Types of yoga

Kundalini, Ashtanga, Hatha, Hot, Bikram and more. There are so many different types of yoga listed online it can be hard to figure out which one is best for you. “While there are definitely different styles of yoga, there’s really just yoga. Everything else has been invented,” says Paul. “What’s happened over thousands of years is people have developed different disciplines.”

Hatha isn’t actually a style of yoga, says Paul, “Hatha yoga is just a description of physical yoga. Hot yoga, Kundalini yoga and Ashtanga yoga are all part of Hatha yoga – they’re just more recent developments.” Here’s a quick breakdown of the different types:

  • Hatha: If you go to a Hatha class, you can expect a focus on the physical postures and breathing. Hatha classes are usually slower paced and provide a range of options regardless of skill level, so they’re a good place to begin your practice.
  • Hot and Bikram: Both of these styles of yoga are practised in heated rooms. Classes are generally large and the higher temperature gives an endorphin rush and can encourage people to push themselves harder, which can be difficult for beginners. “Bikram yoga is Bikram Choudhury’s brand of Hatha yoga, where they’ve labelled 26 postures and branded it and commercialised it, and the same with Hot yoga,” says Paul.
  • Ashtanga: “This style was developed by a chap called Pattabhi Jois about 80 years ago,” says Paul. It’s a series of physical postures that are repeated and you work your way up as you master different sequences. It’s very regimented and it’s designed to teach discipline. Classes are physically challenging, so it’s a good idea to master the basics of yoga before moving on.
  • Kundalini: Like Ashtanga yoga, Kundalini is another variation of Hatha, but with a different series of sequences that have been developed. “The focus of Kundalini yoga is to try and arise the energy within your spine,” says Paul. “So a lot of the exercises in Kundalini yoga are focused around opening up the spine and the back.” Classes are intense and generally recommended for experienced practitioners looking for a new challenge.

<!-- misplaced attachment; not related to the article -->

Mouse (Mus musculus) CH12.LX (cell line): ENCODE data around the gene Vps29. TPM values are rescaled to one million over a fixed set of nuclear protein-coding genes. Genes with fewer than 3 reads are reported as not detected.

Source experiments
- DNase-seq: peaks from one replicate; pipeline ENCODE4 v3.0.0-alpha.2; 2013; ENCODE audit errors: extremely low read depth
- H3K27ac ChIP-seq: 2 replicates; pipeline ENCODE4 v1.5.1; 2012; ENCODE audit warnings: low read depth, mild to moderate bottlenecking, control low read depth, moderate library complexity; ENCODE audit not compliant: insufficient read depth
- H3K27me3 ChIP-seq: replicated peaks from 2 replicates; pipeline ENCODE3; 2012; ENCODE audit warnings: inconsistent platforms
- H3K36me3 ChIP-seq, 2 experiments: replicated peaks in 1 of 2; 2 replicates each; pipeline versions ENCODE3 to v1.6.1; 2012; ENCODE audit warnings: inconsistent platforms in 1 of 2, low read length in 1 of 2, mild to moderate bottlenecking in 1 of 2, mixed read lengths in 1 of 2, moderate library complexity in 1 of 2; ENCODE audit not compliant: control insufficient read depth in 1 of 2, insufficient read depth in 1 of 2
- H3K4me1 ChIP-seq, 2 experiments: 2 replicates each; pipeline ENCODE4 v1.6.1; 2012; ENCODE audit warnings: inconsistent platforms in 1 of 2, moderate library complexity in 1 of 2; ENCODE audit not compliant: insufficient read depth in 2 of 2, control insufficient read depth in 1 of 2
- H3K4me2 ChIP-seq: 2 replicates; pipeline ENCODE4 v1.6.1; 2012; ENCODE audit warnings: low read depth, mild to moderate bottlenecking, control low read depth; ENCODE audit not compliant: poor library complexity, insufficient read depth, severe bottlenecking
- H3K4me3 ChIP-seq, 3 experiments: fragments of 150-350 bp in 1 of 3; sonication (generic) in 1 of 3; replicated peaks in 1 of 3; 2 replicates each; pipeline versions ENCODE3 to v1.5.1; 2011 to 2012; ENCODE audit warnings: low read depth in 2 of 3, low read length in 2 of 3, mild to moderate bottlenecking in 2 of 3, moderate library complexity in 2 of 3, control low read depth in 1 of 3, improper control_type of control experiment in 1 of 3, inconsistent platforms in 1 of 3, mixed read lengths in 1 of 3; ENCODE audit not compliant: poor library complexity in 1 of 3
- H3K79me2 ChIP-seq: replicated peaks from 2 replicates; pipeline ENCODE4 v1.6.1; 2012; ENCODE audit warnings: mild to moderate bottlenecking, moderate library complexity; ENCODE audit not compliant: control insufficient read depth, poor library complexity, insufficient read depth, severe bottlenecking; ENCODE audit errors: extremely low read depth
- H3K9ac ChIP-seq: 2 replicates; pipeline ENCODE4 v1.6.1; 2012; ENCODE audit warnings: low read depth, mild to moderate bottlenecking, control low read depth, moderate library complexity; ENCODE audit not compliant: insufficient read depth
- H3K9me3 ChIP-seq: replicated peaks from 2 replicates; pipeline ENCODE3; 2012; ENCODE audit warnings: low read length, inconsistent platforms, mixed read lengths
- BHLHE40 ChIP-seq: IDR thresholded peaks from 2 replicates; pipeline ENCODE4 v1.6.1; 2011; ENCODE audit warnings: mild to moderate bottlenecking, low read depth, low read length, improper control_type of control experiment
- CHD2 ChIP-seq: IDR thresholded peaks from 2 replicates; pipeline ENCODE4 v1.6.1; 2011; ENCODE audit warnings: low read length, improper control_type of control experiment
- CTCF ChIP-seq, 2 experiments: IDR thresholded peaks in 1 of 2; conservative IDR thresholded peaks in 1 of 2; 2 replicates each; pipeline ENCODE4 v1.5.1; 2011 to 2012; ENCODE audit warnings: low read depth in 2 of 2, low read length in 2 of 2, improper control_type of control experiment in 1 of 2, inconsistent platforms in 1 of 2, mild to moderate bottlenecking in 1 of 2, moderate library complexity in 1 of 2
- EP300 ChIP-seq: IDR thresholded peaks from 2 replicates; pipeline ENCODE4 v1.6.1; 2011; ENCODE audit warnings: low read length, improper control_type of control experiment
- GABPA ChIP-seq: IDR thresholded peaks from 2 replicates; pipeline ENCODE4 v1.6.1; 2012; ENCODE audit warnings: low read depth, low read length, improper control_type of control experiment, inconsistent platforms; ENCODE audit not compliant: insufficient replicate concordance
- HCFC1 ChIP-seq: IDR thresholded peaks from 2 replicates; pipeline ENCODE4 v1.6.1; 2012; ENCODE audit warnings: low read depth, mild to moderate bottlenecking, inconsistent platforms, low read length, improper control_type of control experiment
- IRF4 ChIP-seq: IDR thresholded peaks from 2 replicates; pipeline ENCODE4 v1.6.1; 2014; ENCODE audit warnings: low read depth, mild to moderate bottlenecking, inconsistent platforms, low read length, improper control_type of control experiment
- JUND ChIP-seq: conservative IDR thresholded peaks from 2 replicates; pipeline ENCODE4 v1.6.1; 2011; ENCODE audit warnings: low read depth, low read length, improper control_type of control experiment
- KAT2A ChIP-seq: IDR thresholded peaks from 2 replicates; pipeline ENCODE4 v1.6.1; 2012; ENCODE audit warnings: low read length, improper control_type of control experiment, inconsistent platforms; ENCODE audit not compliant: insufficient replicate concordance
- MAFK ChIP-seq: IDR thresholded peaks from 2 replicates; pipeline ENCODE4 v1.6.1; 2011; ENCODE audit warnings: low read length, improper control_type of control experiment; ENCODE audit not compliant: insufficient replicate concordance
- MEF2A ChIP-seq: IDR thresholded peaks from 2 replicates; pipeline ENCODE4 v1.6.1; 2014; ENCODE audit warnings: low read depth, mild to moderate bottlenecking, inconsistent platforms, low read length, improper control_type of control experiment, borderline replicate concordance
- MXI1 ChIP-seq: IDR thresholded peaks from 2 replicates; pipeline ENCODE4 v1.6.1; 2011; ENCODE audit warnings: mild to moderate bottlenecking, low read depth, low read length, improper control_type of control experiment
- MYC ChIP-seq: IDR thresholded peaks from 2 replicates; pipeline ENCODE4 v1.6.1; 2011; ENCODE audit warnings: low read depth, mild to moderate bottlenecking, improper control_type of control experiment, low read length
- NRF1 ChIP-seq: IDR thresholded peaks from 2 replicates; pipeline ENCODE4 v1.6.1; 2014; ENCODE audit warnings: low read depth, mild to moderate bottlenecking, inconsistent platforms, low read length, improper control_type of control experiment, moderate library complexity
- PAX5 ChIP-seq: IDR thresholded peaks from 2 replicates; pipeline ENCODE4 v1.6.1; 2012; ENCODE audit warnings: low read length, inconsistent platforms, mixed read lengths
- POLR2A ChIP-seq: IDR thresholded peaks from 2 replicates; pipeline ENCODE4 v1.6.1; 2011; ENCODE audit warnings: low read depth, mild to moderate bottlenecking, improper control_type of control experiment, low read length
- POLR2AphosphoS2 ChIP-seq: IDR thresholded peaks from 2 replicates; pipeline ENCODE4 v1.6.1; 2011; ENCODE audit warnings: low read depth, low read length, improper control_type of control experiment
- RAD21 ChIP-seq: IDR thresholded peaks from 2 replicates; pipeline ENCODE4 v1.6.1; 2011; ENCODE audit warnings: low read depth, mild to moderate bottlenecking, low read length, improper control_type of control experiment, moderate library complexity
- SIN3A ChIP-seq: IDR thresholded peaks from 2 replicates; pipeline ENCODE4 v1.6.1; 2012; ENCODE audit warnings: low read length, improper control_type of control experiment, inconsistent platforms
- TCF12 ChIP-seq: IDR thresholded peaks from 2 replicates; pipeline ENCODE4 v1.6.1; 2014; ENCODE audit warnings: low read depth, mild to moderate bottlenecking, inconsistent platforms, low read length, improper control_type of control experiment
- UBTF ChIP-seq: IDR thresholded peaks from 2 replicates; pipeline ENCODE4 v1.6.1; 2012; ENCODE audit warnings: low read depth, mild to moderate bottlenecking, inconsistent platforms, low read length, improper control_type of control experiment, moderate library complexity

Advice for beginners

If you’re thinking of taking up yoga, it’s important to get it right from the get-go. “The problem with group classes is that we naturally compare and look at the people next to us and think that we should be doing the same,” says Paul. “Yoga should be personalised. So my advice to beginners is to try and find a yoga teacher that will do an initial one-on-one consultation with you. They’ll look at your needs and requirements and design a yoga practice that meets your objectives. Then by all means go to classes but only do that after you’ve got some very good one-on-one advice.”

Yoga is good for the soul and your overall wellbeing. Once you’ve got the basics right, it’s time to start heading to classes. But remember: go at your own pace, be present and engaged, and always give yourself the opportunity to take time out and relax. Namaste!